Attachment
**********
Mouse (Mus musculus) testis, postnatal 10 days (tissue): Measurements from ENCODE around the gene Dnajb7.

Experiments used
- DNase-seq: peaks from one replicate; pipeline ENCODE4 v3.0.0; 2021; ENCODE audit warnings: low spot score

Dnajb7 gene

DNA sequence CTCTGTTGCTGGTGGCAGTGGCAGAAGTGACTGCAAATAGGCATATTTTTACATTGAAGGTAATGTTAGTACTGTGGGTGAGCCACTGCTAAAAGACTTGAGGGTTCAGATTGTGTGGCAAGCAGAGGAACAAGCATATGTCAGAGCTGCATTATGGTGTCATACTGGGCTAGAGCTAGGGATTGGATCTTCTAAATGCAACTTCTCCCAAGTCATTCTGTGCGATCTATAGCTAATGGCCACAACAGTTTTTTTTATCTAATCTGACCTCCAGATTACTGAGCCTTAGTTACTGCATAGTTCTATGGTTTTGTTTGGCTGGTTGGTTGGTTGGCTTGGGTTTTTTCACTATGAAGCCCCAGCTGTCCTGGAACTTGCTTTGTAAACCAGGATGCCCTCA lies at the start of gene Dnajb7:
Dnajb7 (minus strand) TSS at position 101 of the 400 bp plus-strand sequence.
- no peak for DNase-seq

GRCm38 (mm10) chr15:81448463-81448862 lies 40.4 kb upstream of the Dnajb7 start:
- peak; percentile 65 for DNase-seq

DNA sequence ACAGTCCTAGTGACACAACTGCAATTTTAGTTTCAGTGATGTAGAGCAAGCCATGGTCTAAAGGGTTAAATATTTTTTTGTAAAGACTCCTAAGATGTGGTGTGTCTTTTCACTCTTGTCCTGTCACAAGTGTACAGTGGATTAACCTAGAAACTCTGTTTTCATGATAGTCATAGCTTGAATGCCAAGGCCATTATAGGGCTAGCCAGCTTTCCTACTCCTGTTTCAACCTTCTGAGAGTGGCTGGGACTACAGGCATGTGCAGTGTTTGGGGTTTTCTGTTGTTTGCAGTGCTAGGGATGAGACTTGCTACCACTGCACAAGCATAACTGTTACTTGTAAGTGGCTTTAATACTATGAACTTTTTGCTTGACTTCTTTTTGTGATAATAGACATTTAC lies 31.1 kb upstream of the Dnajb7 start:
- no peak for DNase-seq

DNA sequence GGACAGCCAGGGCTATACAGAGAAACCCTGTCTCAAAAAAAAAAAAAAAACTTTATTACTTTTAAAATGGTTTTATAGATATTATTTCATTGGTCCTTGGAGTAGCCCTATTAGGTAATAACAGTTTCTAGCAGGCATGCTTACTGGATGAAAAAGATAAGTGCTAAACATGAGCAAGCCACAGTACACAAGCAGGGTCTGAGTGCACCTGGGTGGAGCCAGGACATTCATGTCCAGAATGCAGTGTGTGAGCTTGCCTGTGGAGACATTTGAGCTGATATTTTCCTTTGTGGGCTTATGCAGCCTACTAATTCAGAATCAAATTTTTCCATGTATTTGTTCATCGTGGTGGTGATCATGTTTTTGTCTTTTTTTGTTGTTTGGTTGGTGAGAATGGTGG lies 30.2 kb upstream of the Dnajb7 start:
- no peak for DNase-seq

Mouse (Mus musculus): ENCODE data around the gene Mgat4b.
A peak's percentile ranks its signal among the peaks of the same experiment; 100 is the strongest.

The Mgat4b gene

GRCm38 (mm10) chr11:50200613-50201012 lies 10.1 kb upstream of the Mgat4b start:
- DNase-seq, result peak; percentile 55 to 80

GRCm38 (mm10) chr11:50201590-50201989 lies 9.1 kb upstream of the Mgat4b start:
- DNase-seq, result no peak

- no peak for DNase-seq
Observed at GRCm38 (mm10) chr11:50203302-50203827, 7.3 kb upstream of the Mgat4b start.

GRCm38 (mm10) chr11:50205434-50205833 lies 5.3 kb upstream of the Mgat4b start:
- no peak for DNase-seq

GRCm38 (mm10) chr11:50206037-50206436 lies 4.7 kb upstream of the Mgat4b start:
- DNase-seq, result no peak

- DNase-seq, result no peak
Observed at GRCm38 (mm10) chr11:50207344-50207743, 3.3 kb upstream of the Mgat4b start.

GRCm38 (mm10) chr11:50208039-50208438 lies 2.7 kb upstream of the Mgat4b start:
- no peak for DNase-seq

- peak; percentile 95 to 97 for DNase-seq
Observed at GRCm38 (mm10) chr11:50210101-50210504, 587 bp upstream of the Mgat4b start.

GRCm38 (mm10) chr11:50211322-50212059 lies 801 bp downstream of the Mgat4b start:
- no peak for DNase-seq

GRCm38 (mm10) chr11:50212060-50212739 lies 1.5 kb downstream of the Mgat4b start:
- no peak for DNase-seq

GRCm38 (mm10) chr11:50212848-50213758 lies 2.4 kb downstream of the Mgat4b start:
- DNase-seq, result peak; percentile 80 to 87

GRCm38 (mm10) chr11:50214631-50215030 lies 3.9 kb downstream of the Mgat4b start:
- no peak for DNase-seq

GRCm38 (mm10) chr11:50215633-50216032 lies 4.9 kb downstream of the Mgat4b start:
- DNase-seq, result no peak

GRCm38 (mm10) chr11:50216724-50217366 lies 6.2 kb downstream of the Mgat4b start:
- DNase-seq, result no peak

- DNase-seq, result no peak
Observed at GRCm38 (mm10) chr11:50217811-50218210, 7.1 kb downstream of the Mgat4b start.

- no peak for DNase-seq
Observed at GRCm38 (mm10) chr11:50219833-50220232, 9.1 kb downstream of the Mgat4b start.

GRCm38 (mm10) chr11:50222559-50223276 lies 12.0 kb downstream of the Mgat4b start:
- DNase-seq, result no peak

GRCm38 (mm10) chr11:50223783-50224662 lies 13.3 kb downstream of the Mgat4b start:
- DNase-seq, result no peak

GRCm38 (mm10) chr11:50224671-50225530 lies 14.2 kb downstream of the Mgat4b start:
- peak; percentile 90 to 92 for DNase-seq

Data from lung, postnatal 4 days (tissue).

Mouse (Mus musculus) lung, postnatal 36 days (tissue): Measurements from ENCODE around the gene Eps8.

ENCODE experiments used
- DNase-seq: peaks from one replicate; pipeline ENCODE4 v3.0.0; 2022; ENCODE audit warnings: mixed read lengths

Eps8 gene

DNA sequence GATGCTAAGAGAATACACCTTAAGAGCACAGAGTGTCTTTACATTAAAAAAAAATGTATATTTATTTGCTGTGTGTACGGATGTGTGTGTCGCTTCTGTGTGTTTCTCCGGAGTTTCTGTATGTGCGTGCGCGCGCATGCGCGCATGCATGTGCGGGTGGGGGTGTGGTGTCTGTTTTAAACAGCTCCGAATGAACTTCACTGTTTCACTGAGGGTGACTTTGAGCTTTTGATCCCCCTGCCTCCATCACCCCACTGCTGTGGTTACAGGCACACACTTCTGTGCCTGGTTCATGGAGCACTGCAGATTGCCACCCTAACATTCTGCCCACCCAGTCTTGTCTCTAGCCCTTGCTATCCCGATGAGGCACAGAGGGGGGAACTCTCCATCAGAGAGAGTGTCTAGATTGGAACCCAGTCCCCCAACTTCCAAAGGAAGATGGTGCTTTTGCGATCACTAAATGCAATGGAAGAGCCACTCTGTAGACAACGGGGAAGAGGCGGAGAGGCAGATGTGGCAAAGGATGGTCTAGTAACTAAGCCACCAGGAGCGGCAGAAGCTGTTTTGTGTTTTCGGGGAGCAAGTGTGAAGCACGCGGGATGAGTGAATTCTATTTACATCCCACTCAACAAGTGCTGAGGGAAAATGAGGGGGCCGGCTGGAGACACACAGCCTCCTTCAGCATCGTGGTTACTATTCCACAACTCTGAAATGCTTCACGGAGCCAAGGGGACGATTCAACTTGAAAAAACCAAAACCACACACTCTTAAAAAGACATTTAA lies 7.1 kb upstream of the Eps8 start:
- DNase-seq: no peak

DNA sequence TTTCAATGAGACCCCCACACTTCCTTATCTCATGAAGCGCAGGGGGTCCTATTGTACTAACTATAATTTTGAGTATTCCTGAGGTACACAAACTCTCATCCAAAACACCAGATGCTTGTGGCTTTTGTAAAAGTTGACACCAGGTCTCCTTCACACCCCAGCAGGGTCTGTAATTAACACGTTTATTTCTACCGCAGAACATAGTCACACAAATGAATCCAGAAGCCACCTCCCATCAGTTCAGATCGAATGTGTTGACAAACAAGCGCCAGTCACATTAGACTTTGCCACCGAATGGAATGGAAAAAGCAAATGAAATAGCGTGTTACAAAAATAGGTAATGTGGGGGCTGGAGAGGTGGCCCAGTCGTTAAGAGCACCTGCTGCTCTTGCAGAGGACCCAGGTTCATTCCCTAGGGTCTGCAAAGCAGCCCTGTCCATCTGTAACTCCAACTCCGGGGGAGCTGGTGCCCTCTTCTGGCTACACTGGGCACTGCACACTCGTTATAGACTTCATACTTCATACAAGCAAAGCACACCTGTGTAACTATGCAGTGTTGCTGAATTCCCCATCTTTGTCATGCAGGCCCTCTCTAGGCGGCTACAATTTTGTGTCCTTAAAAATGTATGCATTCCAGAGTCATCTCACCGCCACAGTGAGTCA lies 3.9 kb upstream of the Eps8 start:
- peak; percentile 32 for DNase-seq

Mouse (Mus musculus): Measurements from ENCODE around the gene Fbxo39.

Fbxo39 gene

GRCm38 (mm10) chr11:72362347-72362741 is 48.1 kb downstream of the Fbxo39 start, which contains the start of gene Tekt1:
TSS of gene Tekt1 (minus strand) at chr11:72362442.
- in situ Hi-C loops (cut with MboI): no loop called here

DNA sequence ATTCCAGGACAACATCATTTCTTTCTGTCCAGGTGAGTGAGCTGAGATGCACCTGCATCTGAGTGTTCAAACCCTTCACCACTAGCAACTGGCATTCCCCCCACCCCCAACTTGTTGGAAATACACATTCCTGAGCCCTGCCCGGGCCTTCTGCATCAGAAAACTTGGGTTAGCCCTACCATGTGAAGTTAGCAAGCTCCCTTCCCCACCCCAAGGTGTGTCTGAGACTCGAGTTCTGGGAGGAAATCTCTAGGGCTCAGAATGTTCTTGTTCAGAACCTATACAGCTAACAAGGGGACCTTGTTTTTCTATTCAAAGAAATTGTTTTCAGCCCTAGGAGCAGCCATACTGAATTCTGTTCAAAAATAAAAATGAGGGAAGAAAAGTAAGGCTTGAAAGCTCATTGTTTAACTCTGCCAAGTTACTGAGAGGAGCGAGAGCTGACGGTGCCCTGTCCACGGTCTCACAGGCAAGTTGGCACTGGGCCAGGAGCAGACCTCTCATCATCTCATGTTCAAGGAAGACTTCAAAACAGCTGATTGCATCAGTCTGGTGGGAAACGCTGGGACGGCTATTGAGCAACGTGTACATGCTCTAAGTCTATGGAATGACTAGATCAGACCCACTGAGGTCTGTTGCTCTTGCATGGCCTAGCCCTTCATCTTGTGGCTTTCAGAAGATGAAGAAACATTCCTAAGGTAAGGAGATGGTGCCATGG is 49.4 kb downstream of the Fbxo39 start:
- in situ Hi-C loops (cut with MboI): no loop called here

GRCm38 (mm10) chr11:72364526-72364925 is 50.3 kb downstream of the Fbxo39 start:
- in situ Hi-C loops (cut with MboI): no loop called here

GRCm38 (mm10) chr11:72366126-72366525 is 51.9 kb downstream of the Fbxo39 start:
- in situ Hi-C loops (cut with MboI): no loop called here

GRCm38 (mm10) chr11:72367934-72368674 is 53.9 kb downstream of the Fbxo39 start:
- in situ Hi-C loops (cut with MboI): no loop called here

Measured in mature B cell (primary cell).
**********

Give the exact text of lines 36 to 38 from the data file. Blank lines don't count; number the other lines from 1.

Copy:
- no peak for DNase-seq

GRCm38 (mm10) chr11:50212848-50213758 lies 2.4 kb downstream of the Mgat4b start:
- DNase-seq, result peak; percentile 80 to 87